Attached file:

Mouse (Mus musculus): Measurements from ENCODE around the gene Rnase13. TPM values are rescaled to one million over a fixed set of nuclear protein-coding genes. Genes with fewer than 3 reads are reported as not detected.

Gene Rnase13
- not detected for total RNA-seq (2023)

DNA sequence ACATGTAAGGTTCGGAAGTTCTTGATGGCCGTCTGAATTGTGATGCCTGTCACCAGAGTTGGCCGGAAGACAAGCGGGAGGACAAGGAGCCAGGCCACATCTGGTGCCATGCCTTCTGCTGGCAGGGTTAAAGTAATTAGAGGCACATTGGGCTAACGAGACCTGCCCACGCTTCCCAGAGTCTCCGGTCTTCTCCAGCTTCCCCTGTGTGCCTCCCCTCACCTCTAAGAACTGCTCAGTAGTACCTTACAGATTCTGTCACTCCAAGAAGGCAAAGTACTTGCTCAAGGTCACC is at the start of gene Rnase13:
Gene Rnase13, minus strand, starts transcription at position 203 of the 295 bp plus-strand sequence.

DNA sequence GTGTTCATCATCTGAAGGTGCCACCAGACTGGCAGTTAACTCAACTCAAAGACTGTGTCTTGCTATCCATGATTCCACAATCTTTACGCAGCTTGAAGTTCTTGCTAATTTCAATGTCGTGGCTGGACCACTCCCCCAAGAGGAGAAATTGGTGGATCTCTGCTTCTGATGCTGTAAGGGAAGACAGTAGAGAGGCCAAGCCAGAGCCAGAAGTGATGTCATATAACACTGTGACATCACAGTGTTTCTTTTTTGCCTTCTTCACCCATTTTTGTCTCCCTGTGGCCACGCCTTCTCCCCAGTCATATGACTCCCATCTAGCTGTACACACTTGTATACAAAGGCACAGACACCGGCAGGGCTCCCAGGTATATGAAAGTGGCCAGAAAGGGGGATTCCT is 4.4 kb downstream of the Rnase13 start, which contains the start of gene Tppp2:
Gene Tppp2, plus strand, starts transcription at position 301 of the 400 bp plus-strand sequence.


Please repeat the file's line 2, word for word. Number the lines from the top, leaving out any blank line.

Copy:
Gene Rnase13